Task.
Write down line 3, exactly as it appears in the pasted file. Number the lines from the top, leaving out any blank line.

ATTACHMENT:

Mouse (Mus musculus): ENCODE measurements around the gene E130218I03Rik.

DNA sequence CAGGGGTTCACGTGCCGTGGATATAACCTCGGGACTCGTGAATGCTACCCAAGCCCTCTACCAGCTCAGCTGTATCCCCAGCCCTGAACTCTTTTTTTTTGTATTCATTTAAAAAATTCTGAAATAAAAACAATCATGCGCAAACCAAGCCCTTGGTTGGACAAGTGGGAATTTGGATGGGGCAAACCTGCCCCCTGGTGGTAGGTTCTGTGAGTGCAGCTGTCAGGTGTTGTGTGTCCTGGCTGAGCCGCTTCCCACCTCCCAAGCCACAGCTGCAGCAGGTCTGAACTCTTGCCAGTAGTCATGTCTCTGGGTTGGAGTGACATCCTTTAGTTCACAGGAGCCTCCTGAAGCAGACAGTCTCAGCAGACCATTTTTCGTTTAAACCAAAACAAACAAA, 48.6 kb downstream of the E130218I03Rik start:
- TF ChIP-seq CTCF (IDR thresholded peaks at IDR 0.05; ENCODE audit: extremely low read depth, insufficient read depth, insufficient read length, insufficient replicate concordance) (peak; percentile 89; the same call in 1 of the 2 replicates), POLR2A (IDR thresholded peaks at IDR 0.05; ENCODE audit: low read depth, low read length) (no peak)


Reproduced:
- TF ChIP-seq CTCF (IDR thresholded peaks at IDR 0.05; ENCODE audit: extremely low read depth, insufficient read depth, insufficient read length, insufficient replicate concordance) (peak; percentile 89; the same call in 1 of the 2 replicates), POLR2A (IDR thresholded peaks at IDR 0.05; ENCODE audit: low read depth, low read length) (no peak)